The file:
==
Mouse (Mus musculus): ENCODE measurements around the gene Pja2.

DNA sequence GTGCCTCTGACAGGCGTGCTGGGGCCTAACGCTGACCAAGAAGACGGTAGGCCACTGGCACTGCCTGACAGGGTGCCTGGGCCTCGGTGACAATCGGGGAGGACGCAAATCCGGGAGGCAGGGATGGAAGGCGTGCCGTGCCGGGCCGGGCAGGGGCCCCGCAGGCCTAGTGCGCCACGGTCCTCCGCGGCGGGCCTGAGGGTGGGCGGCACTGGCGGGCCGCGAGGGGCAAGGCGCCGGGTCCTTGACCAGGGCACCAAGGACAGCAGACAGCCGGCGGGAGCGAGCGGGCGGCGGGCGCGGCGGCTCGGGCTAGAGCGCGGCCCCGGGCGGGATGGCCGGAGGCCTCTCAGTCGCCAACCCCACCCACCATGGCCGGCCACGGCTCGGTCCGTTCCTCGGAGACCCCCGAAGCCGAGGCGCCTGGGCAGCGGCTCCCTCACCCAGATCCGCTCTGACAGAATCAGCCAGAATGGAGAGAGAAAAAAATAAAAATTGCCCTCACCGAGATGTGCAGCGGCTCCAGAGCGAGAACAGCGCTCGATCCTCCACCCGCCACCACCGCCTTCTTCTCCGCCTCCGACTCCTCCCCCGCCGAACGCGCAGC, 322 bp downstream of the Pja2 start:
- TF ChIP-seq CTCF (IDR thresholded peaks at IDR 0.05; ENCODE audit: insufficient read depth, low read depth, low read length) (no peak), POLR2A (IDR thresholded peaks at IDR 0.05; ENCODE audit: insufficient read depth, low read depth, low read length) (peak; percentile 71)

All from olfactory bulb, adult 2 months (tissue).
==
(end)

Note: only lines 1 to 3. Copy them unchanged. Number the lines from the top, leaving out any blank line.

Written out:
Mouse (Mus musculus): ENCODE measurements around the gene Pja2.

DNA sequence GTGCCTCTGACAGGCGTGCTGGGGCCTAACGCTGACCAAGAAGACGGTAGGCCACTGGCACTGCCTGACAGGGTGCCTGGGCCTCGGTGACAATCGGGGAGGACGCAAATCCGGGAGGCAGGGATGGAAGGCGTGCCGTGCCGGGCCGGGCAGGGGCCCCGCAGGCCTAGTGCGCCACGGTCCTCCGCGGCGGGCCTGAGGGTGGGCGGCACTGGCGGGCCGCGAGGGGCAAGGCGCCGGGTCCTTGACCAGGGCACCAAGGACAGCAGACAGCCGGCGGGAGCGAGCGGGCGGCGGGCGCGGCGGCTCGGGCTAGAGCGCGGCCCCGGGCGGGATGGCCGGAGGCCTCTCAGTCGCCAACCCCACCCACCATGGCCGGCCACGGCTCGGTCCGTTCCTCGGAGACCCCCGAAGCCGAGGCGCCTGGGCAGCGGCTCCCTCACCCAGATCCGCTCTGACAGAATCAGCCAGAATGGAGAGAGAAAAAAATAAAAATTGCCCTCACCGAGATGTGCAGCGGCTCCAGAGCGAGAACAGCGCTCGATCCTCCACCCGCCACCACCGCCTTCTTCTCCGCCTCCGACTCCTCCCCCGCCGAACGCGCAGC, 322 bp downstream of the Pja2 start:
- TF ChIP-seq CTCF (IDR thresholded peaks at IDR 0.05; ENCODE audit: insufficient read depth, low read depth, low read length) (no peak), POLR2A (IDR thresholded peaks at IDR 0.05; ENCODE audit: insufficient read depth, low read depth, low read length) (peak; percentile 71)